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The Central Coast is truly home to an immense amount of talent. Earlier this semester, I had the privilege of attending a work of theater at Cuesta College that took my breath away. It was stunning and heartfelt, full of wonderful performances by local students and fantastic choreography. Scenes moved from one to another like in sweeping transitions that gave the play an electric, kinetic feel.

That play was pool ’63, and it was already, by itself, notable for a great many reasons. For one thing, it was not the result of use of a script from some vast, if rich catalog of them. The script was assembled through collaboration and heavy research by the director, bree valle (who spells her name without capitalization because using “Z”s instead of “S”s is so ’90s), her husband, playwright Phillip Valle, and the students themselves. The play itself deals with civil unrest on account of racial inequality in Alabama in 1963, and to help ensure the resulting production was authentic, students not only dug deep into textbooks and databases for as much information as they could find, but attempted to live and breathe what it might have been like for a time, for example, by attending a church specializing in moving gospel music (an experience which made its way into the show in a wonderful moment in which a preacher addresses the audience as if it is the congregation, encouraging them to sing along in a hymn).

Another way in the play was notable is that it was brought back for a second run. Often, in the theater department of a high school or college, after a production has been completed, no matter how elaborate, it’s off to planning the next one, to promote new learning experiences for the students and, to an extent, to keep the lineup fresh for those in the community or even in the college but not in the department. However, pool ’63 was invited to participate in the 46th annual Kennedy Center American College Theater Festival, a prestigious festival in which Cuesta had not even applied to participate to begin with.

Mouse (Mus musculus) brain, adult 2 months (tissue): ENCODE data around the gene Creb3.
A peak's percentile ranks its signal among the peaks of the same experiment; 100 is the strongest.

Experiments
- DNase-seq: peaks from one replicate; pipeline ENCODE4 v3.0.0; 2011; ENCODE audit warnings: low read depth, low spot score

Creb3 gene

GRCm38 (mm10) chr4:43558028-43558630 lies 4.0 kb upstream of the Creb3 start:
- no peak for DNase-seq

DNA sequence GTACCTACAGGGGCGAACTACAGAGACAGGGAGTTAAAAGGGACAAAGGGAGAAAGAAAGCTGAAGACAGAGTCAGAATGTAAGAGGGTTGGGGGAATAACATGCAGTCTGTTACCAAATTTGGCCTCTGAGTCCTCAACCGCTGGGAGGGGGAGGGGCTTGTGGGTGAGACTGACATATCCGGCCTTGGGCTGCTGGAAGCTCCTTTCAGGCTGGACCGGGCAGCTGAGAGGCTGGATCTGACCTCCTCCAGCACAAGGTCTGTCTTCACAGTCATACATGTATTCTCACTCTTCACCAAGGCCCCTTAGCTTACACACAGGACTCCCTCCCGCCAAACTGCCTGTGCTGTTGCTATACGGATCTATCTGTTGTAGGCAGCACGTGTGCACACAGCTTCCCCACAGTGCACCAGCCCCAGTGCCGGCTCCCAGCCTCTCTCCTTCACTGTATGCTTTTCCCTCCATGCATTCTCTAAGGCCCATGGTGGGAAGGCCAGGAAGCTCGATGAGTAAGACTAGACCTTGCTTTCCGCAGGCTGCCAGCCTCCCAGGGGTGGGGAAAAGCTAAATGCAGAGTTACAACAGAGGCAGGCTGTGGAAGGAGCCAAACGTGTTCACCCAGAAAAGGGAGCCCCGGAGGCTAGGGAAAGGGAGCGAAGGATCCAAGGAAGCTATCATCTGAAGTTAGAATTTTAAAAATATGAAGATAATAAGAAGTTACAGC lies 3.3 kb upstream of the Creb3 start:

But through word of mouth, the sold-out performances of the first run attracted an adjudicator from the festival to fly in from Los Angeles to experience the piece firsthand. Cuesta was encouraged to attend the festival, and after having done so, I am proud to say that pool ’63 has been recognized with five national awards from the competition.

“These are the most prestigious awards given to a university or college theatre department in the country,” valle, who will be traveling to Washington, D.C., in mid-April, said. “We are incredibly surprised and proud.” Many, many congratulations to the pool ’63 team.

Intern Chris White-Sanborn hopes to make a splash in theater some day. Send your collegiate news to

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